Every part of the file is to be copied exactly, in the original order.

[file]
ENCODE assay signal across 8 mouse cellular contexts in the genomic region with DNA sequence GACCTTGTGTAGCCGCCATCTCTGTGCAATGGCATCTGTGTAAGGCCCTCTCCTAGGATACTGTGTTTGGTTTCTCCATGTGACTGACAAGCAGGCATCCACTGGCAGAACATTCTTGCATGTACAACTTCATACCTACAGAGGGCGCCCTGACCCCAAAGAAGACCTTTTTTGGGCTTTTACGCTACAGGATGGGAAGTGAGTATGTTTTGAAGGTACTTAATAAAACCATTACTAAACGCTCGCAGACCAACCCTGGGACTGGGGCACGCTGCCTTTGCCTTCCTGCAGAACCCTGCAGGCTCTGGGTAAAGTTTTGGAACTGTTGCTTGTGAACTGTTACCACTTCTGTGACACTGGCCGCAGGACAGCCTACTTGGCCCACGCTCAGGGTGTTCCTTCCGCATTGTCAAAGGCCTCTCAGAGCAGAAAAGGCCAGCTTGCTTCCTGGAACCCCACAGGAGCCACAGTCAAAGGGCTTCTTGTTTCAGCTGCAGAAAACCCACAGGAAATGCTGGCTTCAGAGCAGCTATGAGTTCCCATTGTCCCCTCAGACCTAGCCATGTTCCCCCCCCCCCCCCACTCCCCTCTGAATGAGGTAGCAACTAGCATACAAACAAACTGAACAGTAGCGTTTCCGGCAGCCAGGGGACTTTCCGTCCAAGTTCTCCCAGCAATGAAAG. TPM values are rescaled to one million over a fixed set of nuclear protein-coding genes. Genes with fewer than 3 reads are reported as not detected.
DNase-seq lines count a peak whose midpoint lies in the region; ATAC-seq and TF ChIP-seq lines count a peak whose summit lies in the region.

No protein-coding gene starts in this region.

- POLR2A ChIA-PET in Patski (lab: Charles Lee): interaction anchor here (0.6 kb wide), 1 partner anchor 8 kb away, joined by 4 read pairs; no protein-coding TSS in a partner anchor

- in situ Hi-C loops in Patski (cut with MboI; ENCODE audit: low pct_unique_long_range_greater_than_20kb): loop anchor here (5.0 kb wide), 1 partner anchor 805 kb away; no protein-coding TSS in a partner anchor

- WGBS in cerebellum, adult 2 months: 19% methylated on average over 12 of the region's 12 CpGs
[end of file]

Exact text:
ENCODE assay signal across 8 mouse cellular contexts in the genomic region with DNA sequence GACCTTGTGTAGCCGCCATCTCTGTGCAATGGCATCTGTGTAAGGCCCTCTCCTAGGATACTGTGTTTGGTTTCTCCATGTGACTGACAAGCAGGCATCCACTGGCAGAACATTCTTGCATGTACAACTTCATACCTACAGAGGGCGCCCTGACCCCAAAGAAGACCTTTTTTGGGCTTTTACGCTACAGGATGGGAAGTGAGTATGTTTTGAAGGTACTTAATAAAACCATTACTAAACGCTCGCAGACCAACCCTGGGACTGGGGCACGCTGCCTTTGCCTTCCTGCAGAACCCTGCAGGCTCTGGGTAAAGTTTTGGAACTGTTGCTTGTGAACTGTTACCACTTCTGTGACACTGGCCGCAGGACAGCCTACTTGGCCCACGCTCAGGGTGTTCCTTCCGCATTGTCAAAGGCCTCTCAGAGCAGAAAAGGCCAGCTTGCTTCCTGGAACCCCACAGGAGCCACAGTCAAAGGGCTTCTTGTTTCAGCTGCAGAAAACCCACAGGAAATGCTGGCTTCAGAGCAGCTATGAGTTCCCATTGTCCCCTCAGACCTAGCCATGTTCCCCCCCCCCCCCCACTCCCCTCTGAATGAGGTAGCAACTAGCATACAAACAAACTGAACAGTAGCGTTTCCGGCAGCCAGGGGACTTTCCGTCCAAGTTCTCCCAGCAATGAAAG. TPM values are rescaled to one million over a fixed set of nuclear protein-coding genes. Genes with fewer than 3 reads are reported as not detected.
DNase-seq lines count a peak whose midpoint lies in the region; ATAC-seq and TF ChIP-seq lines count a peak whose summit lies in the region.

No protein-coding gene starts in this region.

- POLR2A ChIA-PET in Patski (lab: Charles Lee): interaction anchor here (0.6 kb wide), 1 partner anchor 8 kb away, joined by 4 read pairs; no protein-coding TSS in a partner anchor

- in situ Hi-C loops in Patski (cut with MboI; ENCODE audit: low pct_unique_long_range_greater_than_20kb): loop anchor here (5.0 kb wide), 1 partner anchor 805 kb away; no protein-coding TSS in a partner anchor

- WGBS in cerebellum, adult 2 months: 19% methylated on average over 12 of the region's 12 CpGs